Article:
Sometimes – though not often enough for my liking – companies that manufacture consumer products grow a conscience, cave to public pressure, or both, and vow to discontinue using toxic substances in their shampoo, window cleaner, or toothpaste. It’s a step in the right direction, though it often comes long after countless people have been exposed to dangerous carcinogens and suffered the related health consequences.
Recently, the state of California one-upped these manufacturers by approving the landmark Safer Consumer Products regulations, which take effect October 1, 2013 and will require manufacturers to seek safer alternatives to the harmful chemical ingredients currently found in commonly used products.
As the California Department of Toxic Substances Control (DTSC) noted in a press release, this is one of the first programs of its kind in the world. The regulations lay out an extensive, time-consuming review process that begins with the state establishing a list of “Candidate Chemicals.”
Manufacturers can then determine if any of their “Priority Products” contain one of those substances; conduct an “Alternatives Analysis” as to what safer ingredients might be substituted; and then wait for “Regulatory Responses” to be issued.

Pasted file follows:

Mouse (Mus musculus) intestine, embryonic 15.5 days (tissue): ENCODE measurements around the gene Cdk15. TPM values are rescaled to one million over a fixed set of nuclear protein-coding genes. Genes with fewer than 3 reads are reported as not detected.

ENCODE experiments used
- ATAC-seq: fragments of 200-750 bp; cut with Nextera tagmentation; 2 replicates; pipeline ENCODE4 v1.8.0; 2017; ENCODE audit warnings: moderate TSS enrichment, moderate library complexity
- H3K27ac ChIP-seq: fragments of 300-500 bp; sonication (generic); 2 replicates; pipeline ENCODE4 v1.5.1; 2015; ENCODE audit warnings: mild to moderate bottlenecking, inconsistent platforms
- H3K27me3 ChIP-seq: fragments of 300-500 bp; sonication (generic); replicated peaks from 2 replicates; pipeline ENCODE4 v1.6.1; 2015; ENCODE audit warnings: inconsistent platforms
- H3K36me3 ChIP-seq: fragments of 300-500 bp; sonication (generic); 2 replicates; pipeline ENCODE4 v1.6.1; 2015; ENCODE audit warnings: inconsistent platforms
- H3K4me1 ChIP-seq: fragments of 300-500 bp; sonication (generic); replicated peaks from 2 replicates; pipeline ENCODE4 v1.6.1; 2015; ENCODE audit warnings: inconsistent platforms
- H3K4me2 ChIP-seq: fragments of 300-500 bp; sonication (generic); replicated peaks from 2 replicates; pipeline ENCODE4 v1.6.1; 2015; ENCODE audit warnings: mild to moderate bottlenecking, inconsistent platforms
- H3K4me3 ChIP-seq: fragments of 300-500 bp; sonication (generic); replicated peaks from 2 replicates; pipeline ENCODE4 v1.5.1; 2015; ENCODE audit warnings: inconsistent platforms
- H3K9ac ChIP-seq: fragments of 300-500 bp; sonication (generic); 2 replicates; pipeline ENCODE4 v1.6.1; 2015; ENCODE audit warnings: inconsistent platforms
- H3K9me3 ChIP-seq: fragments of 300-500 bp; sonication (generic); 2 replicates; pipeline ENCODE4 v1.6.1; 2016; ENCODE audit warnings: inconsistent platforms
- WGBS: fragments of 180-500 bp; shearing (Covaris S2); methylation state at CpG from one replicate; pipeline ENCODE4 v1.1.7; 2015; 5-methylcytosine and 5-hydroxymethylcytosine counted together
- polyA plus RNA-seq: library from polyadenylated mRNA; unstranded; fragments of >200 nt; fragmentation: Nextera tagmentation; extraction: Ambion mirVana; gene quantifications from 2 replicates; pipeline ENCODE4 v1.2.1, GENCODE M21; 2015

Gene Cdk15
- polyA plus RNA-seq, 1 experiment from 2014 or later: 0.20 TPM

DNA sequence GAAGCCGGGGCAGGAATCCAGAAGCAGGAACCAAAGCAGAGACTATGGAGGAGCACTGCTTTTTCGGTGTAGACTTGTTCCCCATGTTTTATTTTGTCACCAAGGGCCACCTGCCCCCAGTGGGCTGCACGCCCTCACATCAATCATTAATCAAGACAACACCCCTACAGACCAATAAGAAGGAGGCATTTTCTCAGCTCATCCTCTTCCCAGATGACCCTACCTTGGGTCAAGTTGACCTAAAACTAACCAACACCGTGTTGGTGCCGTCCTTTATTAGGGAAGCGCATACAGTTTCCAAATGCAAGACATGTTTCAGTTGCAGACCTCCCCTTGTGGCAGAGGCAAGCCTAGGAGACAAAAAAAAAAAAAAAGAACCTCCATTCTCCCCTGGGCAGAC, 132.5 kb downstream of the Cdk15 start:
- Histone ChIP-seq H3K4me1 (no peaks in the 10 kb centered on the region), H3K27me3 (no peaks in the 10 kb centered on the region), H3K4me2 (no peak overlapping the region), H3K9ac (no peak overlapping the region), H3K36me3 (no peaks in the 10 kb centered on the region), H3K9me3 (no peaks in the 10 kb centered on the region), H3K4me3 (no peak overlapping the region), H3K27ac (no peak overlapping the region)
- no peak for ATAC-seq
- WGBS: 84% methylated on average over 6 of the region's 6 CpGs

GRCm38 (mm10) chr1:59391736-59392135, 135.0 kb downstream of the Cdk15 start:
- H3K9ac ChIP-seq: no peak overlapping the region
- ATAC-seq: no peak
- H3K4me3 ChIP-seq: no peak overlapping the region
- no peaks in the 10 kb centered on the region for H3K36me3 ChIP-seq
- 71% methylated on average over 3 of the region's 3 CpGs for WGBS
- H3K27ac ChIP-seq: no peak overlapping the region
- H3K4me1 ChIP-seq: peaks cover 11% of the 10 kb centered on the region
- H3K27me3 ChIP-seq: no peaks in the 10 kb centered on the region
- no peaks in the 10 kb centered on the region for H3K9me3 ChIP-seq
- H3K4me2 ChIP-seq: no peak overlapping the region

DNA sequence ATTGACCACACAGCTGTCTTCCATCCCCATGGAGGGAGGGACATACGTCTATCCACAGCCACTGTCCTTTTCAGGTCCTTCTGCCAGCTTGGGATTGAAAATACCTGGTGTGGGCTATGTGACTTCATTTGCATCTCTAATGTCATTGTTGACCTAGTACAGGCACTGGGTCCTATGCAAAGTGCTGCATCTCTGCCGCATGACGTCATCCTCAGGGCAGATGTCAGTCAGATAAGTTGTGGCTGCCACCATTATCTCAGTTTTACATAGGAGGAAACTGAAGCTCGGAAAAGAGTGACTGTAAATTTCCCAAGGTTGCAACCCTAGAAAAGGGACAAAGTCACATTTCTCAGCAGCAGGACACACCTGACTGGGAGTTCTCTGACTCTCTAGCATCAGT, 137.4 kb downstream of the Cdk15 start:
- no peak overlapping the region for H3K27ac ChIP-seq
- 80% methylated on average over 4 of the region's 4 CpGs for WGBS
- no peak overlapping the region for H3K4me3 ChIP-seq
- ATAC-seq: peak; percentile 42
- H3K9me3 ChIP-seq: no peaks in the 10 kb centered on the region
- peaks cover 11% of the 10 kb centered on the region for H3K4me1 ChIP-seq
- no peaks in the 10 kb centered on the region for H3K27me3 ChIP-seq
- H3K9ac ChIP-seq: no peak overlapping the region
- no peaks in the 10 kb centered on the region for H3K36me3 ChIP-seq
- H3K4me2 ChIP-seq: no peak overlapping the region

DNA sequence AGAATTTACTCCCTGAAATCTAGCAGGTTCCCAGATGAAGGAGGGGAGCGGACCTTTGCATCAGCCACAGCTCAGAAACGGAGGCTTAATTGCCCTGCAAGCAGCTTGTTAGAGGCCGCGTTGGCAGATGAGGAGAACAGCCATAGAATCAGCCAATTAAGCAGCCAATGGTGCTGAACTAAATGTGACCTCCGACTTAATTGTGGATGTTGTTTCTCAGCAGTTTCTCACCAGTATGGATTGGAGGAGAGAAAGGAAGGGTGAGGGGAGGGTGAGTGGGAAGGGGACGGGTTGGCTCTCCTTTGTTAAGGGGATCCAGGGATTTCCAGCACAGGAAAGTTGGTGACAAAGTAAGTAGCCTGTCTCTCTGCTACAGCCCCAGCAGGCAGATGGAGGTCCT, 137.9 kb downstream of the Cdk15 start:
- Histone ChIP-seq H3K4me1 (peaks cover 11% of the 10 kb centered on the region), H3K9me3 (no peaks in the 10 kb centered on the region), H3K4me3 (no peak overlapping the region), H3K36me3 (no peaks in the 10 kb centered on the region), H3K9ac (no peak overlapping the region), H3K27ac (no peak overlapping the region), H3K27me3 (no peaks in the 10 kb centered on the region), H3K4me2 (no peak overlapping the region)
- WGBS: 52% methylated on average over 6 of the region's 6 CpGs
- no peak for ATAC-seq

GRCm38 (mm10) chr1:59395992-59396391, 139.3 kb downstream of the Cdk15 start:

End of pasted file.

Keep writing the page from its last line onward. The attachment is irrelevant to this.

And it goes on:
All this might sound simple enough, but could take years to produce actual results in the marketplace. The eventual implications, however, are incredibly wide-reaching: If manufacturers have to reformulate their products for sale in California – by far the most populous state in the country – they’ll likely do so across the board for products sold in all states, in any country.
The term “consumer products” is vague, making it difficult for companies to exempt their products from following the regulations. Fortunately, California’s DTSC will prioritize a product for review based on the "Candidate Chemicals" it contains (if any), and just how hazardous those chemicals can be over the life cycle of the product – meaning not just when it is used by the consumer, but also how toxic its production process is on the environment, among other factors.
I admire California lawmakers for taking this important step in the name of public health, and I encourage consumers to follow this story as it develops. Though it might take years for changes to be forced upon manufacturers, those with any amount of foresight will strike preemptively, and remove dangerous ingredients before being forced to do so by law.
In the meantime, look out for California’s list of "Candidate Chemicals," to be released at the end of October, and do some regulating of your own! Scour the cabinets and closets of your home and compare the chemicals on the list to those listed as ingredients on your favorite products.
It’s great that California wants to help protect its citizens, and by extension the rest of the country, from toxic substances, but only you can control which products enter your home and affect the health of everyone inside.
Note: Information provided herein is not intended to treat or diagnose any health condition. As always, consult your healthcare provider with any questions or health concerns.